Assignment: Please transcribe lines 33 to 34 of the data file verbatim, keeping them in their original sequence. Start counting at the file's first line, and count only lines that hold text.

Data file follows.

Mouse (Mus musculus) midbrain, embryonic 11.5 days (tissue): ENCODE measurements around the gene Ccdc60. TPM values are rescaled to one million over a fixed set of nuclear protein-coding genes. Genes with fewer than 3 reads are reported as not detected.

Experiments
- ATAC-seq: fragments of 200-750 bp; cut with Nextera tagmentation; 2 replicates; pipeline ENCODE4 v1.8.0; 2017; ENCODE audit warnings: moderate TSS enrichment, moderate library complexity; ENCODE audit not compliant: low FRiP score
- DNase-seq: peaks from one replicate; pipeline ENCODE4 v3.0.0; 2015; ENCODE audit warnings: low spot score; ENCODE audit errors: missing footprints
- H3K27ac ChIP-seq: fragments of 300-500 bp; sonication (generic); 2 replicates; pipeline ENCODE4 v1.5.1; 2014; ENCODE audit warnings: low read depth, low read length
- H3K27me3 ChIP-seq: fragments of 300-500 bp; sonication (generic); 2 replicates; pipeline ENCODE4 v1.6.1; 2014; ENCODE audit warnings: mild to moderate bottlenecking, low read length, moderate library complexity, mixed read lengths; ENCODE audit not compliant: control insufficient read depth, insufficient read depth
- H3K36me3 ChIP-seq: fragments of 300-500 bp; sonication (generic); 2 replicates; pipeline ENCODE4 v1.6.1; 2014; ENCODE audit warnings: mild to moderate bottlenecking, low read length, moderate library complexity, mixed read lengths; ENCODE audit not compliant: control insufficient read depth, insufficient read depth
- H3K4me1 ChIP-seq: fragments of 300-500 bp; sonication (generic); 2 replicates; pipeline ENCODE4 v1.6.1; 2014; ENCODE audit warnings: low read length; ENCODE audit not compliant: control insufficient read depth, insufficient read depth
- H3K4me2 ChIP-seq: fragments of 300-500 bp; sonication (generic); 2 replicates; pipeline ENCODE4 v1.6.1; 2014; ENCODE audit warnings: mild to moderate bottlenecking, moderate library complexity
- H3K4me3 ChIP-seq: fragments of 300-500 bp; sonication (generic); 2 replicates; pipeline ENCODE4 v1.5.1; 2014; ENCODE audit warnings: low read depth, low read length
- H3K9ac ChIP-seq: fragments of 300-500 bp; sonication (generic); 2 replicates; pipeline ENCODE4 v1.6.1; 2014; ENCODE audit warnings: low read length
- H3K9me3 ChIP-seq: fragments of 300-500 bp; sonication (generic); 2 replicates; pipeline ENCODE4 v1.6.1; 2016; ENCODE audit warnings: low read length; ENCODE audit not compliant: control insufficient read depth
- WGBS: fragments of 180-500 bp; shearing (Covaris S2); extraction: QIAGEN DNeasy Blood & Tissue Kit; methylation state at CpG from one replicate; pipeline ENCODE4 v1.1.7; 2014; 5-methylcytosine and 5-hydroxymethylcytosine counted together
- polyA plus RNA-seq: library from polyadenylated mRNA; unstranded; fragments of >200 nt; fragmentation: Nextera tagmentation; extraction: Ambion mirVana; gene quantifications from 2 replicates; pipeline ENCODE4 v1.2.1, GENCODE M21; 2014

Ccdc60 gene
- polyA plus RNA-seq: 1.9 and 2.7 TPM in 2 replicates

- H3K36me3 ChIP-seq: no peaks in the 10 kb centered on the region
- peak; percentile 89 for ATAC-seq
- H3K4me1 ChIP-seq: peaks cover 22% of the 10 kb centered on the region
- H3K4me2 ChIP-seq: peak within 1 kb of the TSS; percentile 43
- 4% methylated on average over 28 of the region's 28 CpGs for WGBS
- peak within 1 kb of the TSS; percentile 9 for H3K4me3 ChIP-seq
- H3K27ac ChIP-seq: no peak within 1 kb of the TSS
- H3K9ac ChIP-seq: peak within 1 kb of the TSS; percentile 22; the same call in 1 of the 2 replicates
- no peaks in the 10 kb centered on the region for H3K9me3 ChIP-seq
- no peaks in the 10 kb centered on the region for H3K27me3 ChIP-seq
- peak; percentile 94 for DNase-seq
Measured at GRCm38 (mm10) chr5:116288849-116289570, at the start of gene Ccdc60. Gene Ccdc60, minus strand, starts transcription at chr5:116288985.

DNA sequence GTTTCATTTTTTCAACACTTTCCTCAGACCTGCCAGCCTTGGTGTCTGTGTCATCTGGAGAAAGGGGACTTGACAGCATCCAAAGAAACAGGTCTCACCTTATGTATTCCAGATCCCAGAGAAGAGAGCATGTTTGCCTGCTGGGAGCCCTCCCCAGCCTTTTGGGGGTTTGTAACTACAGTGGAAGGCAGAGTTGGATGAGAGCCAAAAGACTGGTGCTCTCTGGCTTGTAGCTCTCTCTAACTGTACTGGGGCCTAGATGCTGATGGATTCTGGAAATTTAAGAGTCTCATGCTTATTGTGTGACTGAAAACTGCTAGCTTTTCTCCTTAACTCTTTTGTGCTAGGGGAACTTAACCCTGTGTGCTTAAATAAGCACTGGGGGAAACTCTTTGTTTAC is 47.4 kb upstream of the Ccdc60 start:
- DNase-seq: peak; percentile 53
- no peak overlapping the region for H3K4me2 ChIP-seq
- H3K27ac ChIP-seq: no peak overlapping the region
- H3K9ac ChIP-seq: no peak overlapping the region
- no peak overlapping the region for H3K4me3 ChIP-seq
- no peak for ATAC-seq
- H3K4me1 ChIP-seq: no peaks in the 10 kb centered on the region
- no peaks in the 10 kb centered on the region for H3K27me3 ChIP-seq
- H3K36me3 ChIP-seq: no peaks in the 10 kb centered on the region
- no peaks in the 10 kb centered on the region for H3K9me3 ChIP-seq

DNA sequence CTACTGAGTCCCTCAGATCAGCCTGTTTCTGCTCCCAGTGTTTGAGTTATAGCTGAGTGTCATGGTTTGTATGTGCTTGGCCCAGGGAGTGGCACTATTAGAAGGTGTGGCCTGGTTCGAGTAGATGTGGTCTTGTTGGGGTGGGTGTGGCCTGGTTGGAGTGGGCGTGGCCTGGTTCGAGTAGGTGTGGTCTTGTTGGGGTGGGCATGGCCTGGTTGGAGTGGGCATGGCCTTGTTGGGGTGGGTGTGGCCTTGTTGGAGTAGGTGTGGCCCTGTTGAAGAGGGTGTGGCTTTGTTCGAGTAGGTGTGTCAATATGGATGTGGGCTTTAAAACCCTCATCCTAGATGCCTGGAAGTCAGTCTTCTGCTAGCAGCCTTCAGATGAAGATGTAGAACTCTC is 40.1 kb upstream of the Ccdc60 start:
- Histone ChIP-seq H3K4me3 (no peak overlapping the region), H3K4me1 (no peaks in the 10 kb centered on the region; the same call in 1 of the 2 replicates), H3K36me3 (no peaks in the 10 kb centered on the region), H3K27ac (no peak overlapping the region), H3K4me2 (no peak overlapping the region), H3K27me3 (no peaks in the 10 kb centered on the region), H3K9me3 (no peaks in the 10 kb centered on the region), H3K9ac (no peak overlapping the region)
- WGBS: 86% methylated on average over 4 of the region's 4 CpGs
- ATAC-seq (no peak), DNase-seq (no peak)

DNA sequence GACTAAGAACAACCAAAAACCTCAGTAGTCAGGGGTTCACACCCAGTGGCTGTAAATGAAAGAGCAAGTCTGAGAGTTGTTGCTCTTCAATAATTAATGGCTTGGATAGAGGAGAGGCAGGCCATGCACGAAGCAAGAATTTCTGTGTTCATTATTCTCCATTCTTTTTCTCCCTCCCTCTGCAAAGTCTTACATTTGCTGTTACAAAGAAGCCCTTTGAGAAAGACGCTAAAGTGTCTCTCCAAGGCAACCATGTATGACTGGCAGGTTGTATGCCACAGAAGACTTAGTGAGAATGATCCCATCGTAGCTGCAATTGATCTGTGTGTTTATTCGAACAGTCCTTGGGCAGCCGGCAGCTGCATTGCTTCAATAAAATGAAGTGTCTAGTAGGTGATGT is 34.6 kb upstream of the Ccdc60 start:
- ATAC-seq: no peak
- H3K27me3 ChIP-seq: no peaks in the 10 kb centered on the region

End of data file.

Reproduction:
- H3K9ac ChIP-seq: no peak overlapping the region
- no peak overlapping the region for H3K4me3 ChIP-seq